Our Story - Crisbee Cast Iron Seasoning

A Peek Into Crisbee Cast Iron Seasoning

By Palmer Stuart (Son Of Mrs. & Mr. Crisbee)

Crisbee Cast Iron Seasoning is rooted, more than anything, as a dearly-held family business. The seed that would sprout the idea for Crisbee as a means to season and protect cast iron cookware, had been started while trying to find a solution to a health concern in our family. 
But first, a little background. 
Actually, before that, let me preface this by letting you know my mother or father have no idea I'm putting this on the website, so on the chance they want this removed, congratulations on reading this before it is taken down! 
(Disclaimer: This is a story of my family, by reading on you understand that I am not suggesting using cast iron can improve health or well-being. I am saying, it did with us.) I seek good people, and even so I have yet to meet anyone nearly as humbly generous as either of my parents. They both give more than they take, which is art to me. Ever since I can remember, my mother has been a die-hard blood donor; whether to routinely help those in need, or to add a little flavor boost to our smoothies. My father began metal detecting in quite a bit of his time of freedom in between weeks of work. None of us had the slightest of a thought that these two very separate practices would soon correlate, that he would find what she would soon be missing. 
He would find handfulls of old coins, and we would fascinate ourselves by bringing them through a time machine of restoration, uniting the metal blob today with the silver coin it was a century ago. 
The garage gradually shapeshifts into a much smaller garage, holding tanks for restoring tarnished metals, and buckets of to-be and has-been cleaned findings. 
Meanwhile, my mother is at the blood bank to make a deposit. She is denied. Strange, because she has always been phenomenally healthy. It turns out her iron levels are too low to donate blood. That was the focus of my massively generous mother when she told us her iron content was too low, not that it was unhealthy for her, but that she could not give blood. Iron-deficiency-driven anemia is fairly common and largely undiagnosed, at the time I write this.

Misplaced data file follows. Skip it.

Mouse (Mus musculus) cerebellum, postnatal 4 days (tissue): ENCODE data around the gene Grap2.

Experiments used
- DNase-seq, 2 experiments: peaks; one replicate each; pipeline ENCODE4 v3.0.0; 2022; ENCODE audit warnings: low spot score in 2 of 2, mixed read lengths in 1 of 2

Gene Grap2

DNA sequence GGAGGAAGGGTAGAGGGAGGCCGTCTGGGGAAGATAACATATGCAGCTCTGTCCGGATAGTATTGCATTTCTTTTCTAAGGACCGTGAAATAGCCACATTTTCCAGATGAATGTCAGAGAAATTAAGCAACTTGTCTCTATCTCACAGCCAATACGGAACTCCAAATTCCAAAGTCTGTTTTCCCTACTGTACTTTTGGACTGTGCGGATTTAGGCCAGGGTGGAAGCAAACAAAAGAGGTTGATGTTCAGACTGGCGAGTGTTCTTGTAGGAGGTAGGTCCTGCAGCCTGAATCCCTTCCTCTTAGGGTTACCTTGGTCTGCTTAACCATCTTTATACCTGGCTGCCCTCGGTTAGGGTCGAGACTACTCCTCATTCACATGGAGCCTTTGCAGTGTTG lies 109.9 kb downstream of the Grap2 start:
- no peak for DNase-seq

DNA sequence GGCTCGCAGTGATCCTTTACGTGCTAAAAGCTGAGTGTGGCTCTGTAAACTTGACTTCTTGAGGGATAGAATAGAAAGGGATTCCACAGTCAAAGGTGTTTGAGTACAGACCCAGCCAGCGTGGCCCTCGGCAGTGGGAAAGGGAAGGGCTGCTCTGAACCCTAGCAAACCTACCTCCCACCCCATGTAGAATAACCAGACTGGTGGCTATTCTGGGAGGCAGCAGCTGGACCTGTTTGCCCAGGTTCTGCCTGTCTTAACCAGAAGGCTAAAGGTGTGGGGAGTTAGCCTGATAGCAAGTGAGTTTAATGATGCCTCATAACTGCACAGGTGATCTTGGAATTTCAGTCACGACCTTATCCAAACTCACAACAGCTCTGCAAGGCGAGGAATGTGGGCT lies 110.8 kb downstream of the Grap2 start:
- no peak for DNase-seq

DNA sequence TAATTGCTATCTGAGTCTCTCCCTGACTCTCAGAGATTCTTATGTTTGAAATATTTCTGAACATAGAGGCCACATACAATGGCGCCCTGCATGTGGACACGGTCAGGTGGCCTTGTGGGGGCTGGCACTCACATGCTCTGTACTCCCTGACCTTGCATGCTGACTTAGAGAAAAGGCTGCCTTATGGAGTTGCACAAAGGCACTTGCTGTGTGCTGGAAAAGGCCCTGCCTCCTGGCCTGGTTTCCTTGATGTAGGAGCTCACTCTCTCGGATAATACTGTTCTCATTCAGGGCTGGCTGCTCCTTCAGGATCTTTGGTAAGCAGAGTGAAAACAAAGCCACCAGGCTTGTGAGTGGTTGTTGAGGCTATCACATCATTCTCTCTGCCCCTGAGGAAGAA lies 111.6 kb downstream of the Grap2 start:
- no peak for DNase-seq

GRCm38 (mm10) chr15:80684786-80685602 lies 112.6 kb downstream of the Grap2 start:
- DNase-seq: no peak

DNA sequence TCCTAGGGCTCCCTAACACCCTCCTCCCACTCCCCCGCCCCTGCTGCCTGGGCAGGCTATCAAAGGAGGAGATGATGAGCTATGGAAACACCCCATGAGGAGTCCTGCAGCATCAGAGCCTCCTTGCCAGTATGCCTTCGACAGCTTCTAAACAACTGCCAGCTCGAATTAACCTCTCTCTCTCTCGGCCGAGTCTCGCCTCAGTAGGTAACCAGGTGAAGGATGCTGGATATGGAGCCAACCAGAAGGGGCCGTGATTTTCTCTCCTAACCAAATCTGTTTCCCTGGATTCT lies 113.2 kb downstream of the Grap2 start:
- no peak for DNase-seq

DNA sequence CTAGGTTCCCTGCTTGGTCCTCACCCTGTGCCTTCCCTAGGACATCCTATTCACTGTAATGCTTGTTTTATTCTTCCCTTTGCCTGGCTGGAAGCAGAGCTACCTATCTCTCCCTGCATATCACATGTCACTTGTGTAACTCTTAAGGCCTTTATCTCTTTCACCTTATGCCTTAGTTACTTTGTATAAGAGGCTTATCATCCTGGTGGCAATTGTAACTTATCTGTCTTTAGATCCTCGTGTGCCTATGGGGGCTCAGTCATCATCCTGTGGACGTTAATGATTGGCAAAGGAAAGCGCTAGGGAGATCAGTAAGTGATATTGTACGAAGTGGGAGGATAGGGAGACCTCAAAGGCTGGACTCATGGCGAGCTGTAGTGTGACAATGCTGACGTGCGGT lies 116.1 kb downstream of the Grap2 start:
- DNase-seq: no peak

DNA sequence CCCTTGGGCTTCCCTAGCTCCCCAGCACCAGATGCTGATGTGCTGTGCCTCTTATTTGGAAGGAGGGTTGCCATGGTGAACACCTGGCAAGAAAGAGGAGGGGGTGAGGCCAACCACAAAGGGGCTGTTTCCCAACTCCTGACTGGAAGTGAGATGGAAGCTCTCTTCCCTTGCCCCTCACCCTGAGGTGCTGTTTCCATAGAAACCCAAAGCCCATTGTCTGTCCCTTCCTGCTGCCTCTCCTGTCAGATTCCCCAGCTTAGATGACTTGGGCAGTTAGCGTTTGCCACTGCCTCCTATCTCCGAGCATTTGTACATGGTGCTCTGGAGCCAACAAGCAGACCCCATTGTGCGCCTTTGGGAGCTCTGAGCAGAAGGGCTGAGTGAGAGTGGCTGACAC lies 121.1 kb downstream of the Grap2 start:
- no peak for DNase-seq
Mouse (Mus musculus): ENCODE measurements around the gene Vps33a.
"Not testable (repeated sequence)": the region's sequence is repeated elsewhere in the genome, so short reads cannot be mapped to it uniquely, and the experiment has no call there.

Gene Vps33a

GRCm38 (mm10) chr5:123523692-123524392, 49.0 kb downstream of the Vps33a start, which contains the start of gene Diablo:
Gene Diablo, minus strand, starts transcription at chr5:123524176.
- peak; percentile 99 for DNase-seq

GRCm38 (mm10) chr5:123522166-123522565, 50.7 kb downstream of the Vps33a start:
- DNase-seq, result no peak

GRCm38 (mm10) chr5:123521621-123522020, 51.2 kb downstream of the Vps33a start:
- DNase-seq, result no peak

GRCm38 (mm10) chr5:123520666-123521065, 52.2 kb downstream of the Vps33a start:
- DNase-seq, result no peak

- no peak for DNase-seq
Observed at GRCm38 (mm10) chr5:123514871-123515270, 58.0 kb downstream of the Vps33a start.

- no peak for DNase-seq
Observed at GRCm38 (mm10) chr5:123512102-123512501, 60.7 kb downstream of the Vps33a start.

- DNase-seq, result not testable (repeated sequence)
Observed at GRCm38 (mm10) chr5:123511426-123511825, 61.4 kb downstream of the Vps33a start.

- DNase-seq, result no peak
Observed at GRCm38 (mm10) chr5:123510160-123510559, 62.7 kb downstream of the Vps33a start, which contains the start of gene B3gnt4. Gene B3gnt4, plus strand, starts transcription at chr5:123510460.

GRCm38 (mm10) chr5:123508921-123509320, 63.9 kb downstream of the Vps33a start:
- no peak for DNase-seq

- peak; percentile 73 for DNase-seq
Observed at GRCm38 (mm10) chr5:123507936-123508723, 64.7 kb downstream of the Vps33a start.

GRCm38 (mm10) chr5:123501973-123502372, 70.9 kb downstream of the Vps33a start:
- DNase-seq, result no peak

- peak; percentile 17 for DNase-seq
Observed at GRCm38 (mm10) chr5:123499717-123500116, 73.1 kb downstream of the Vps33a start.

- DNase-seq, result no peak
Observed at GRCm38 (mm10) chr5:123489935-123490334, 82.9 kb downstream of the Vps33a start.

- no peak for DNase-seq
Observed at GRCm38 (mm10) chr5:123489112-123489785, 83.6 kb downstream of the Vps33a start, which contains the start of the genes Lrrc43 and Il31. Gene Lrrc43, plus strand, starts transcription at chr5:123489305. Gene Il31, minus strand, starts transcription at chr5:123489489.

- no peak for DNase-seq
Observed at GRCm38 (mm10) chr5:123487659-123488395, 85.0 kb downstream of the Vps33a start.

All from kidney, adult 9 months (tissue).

After supplementing iron, she still did not have enough of an iron count to donate. My father, the man we call "Google King," begins hunting. He hunts for information, and then he hunts for cast iron skillets at our neighborhood thrift stores and flea markets. He does this very abruptly from the treasure hunting he had become acquainted to, and makes the shrinking garage grow with space and the diy restoration tanks triple in volume to make room for this vintage cast iron that is finding him. 
I was mesmerized by seeing him put one aged skillet into the tank, and pulling out an entirely different one hours later, uniting the recently neglected iron with the gold coin it was a century ago. 
Seemingly immediately to this collection's birth, there is the birth of his experimentation with seasoning the cast iron cookware. Such beautiful twins. The twin born minutes first grows into a prestigious arrangement of cast iron cookware, the latter grows into becoming a refined blend of cast iron-shielding delicacy. 
The entire family eats more and more cast iron-bound meals. One ordinary morning, I recognize my elivening ability to lift cars clear above my head. Well, maybe that was just a dream I had. But, my mother's anemia? Gone. What a beautiful coincidence, eh? 
I'll never know the grand bliss this must have made my dad feel, because he is the type of superhero my mom is, the kind that serves great deeds without asking for the deeds to be discussed or honored. 
Benjamin Franklin said "either write something worth reading or do something worth writing," and I relay this glimpse of my family to you, in hopeful certainty that you fuel yourself to do either of those so we can continue evolving society into what I know it can be.